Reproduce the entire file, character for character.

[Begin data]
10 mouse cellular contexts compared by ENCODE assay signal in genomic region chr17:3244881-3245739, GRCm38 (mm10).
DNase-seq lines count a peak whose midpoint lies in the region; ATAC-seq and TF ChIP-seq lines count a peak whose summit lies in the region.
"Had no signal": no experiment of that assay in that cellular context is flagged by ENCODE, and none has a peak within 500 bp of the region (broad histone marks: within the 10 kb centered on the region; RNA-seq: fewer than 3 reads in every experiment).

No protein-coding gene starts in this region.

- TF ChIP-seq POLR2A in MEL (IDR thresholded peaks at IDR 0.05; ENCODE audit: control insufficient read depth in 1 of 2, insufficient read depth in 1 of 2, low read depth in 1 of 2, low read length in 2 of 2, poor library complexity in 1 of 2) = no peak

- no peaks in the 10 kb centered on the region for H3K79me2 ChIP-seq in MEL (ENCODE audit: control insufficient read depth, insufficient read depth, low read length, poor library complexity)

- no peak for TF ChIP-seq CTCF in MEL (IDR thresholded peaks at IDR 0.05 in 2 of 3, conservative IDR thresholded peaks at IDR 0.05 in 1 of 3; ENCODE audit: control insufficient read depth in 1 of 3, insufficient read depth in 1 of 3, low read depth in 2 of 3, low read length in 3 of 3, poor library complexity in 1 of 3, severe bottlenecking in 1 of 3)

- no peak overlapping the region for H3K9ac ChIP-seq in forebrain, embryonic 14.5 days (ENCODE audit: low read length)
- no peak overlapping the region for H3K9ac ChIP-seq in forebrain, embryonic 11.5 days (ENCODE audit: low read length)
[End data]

10 mouse cellular contexts compared by ENCODE assay signal in genomic region chr17:3244881-3245739, GRCm38 (mm10).
DNase-seq lines count a peak whose midpoint lies in the region; ATAC-seq and TF ChIP-seq lines count a peak whose summit lies in the region.
"Had no signal": no experiment of that assay in that cellular context is flagged by ENCODE, and none has a peak within 500 bp of the region (broad histone marks: within the 10 kb centered on the region; RNA-seq: fewer than 3 reads in every experiment).

No protein-coding gene starts in this region.

- TF ChIP-seq POLR2A in MEL (IDR thresholded peaks at IDR 0.05; ENCODE audit: control insufficient read depth in 1 of 2, insufficient read depth in 1 of 2, low read depth in 1 of 2, low read length in 2 of 2, poor library complexity in 1 of 2) = no peak

- no peaks in the 10 kb centered on the region for H3K79me2 ChIP-seq in MEL (ENCODE audit: control insufficient read depth, insufficient read depth, low read length, poor library complexity)

- no peak for TF ChIP-seq CTCF in MEL (IDR thresholded peaks at IDR 0.05 in 2 of 3, conservative IDR thresholded peaks at IDR 0.05 in 1 of 3; ENCODE audit: control insufficient read depth in 1 of 3, insufficient read depth in 1 of 3, low read depth in 2 of 3, low read length in 3 of 3, poor library complexity in 1 of 3, severe bottlenecking in 1 of 3)

- no peak overlapping the region for H3K9ac ChIP-seq in forebrain, embryonic 14.5 days (ENCODE audit: low read length)
- no peak overlapping the region for H3K9ac ChIP-seq in forebrain, embryonic 11.5 days (ENCODE audit: low read length)